One Rule to Rule Them All? Rules of Law Against the Rule of Law

5 The Theory and Practice of Legislation 149 (2017)

20 Pages Posted: 5 Jun 2017 Last revised: 24 Mar 2018

See all articles by Adam Shinar

Adam Shinar

Interdisciplinary Center (IDC) Herzliyah - Radzyner School of Law

Date Written: June 5, 2017

Abstract

This article argues that no matter which definition of the rule of law one adopts, there are rules of law that are in tension with the rule of law. While the rule of law is indeed a “rule”, which often demands primacy, legal systems facilitate departures from the rule of law through judicially developed rules of law, for example, standing, political questions, immunity, and suspensions of invalidity. These judge-made rules give public officials flexibility in the observance of other rules. Their effect (though not necessarily purpose) is to allay the often strict demands of the rule of law by helping public officials negotiate their legal obligations to the point of disregarding the rules that they are otherwise bound to obey.

The purpose of this article is thus twofold. First, it demonstrates how the rule of law exists alongside other rules of law. In cases of conflict, the rule of law might not have the upper hand. Second, and more important, the threat to the rule of law is not just exogenous to the legal system, but also endogenous; it is the result of a legal system that routinely professes its commitment to the rule of law, but also creates and maintains rules that undermine the very value that the system is committed to preserving. Consequently, it is imperative that we not conflate courts with the rule of law. Conventional wisdom views courts as institutions designed to safeguard the rule of law. This is, of course, true. But the same conventional wisdom gives short shrift to the notion that courts might also undermine the rule of law. In this article, I show how, by creating, developing, and sustaining rules of law, courts can also do violence to the rule of law.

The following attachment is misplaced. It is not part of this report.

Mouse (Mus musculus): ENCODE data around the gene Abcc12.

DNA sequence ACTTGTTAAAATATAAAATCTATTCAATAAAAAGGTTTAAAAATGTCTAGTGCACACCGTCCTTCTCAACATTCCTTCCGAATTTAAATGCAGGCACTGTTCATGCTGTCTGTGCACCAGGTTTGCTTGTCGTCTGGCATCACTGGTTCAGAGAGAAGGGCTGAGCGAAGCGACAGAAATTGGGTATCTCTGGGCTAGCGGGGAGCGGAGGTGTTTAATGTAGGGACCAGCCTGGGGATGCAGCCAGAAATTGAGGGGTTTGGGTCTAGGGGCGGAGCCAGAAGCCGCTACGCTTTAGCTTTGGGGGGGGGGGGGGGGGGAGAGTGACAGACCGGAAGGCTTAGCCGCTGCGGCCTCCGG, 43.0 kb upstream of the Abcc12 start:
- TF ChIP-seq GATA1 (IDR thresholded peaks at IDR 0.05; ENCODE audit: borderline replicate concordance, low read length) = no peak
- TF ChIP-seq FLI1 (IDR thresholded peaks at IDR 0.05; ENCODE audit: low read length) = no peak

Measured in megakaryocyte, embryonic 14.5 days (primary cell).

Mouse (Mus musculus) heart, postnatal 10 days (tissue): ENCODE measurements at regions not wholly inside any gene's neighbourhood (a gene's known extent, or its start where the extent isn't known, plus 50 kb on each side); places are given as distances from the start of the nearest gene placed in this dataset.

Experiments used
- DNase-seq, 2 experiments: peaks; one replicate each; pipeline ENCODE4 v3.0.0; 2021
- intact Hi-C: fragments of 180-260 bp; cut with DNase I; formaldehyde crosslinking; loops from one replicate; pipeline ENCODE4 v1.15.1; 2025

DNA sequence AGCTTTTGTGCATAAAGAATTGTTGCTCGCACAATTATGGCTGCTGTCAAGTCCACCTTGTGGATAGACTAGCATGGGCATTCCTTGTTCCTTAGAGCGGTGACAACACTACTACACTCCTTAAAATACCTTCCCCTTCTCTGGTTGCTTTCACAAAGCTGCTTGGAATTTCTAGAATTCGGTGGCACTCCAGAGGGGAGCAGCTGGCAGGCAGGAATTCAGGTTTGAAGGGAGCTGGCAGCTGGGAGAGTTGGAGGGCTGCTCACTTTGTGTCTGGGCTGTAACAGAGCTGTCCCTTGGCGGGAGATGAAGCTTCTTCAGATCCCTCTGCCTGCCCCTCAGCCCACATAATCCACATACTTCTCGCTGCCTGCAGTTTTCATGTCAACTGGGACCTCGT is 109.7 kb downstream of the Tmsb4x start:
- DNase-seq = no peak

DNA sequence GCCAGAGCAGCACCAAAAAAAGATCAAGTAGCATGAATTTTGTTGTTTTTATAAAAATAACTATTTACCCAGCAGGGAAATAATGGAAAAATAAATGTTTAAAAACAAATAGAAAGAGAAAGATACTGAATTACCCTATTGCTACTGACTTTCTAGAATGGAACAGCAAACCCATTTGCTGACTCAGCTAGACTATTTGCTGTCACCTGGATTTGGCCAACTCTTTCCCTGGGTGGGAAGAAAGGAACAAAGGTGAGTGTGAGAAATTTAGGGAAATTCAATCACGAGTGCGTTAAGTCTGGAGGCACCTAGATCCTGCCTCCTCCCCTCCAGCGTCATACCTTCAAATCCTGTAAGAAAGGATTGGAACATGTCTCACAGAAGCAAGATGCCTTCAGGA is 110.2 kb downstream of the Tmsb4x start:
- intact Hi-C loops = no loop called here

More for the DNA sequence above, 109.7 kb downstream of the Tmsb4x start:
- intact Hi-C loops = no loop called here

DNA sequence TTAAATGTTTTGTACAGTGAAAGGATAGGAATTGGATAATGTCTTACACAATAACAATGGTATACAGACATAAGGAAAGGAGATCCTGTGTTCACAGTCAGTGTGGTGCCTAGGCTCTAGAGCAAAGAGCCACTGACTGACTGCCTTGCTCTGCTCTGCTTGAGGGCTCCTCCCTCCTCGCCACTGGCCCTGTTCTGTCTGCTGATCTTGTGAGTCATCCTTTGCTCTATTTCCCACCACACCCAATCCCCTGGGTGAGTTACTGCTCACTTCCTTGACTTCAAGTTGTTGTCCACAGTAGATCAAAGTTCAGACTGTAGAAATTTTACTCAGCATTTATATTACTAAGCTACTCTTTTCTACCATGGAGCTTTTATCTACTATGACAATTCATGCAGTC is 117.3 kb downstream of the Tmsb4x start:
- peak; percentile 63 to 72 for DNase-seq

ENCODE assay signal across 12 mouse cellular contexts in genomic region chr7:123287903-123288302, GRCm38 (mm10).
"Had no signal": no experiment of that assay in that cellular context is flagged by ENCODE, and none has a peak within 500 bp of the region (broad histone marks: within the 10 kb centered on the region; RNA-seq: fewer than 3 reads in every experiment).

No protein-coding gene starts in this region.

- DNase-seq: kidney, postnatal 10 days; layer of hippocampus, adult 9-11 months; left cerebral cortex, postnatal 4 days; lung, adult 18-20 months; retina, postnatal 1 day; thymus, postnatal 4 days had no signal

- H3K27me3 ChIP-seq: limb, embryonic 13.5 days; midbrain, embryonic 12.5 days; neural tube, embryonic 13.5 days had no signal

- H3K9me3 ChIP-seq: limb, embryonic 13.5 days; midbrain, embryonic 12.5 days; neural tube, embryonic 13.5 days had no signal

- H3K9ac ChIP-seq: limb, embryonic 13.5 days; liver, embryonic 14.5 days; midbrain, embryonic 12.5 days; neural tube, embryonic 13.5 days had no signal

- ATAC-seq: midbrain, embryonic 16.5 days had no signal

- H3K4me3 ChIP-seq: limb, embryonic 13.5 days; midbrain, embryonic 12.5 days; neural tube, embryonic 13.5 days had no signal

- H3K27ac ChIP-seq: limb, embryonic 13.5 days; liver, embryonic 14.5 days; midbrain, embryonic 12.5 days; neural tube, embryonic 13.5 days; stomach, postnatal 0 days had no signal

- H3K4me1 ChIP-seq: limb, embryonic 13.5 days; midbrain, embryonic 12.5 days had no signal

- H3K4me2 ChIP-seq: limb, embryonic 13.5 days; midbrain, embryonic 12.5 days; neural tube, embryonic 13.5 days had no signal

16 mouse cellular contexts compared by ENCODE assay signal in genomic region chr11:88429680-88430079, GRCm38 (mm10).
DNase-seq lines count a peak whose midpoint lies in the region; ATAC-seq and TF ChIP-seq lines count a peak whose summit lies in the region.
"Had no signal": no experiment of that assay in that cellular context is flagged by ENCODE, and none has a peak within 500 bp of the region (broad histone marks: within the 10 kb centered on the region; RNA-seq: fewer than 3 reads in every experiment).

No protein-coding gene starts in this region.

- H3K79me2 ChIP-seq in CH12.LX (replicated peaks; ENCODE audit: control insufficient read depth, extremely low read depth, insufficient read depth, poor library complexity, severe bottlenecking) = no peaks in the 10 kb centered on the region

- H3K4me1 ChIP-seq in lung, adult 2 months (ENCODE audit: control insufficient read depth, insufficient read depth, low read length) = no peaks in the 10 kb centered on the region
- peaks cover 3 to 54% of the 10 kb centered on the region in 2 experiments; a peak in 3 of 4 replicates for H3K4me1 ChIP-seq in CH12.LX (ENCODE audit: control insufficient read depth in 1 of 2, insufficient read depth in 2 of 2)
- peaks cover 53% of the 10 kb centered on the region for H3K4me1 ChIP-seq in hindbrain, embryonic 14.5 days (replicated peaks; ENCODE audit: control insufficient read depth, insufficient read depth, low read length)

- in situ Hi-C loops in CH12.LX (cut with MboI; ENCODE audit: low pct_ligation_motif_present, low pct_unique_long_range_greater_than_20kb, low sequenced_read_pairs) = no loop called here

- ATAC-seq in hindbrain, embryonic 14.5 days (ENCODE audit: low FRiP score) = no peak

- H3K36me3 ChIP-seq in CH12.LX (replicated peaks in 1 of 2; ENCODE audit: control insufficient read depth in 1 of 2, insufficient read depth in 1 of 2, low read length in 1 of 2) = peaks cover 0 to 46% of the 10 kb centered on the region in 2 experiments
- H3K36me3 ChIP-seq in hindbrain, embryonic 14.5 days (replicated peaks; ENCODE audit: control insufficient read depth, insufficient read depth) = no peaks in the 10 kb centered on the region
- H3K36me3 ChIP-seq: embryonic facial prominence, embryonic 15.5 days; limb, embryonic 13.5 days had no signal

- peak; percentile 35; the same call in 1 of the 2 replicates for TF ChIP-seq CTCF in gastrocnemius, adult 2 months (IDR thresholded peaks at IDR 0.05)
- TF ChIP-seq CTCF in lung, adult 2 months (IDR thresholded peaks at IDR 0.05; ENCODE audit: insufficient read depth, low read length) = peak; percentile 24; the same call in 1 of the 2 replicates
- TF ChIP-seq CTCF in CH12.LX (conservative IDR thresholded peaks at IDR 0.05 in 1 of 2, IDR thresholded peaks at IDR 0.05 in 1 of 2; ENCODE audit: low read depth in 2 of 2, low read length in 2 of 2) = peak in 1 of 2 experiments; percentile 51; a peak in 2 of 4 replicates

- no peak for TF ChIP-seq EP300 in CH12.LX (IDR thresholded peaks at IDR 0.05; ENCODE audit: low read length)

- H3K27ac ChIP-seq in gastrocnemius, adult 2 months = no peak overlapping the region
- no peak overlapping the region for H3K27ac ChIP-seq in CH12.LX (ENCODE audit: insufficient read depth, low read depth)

Keywords: Constitutional law, rule of law, courts, judicial review, standing, justiciability, immunity

Suggested Citation

Shinar, Adam, One Rule to Rule Them All? Rules of Law Against the Rule of Law (June 5, 2017). 5 The Theory and Practice of Legislation 149 (2017), Available at SSRN: https://ssrn.com/abstract=2980757

Adam Shinar (Contact Author)

Interdisciplinary Center (IDC) Herzliyah - Radzyner School of Law ( email )

P.O. Box 167
Herzliya, 46150
Israel

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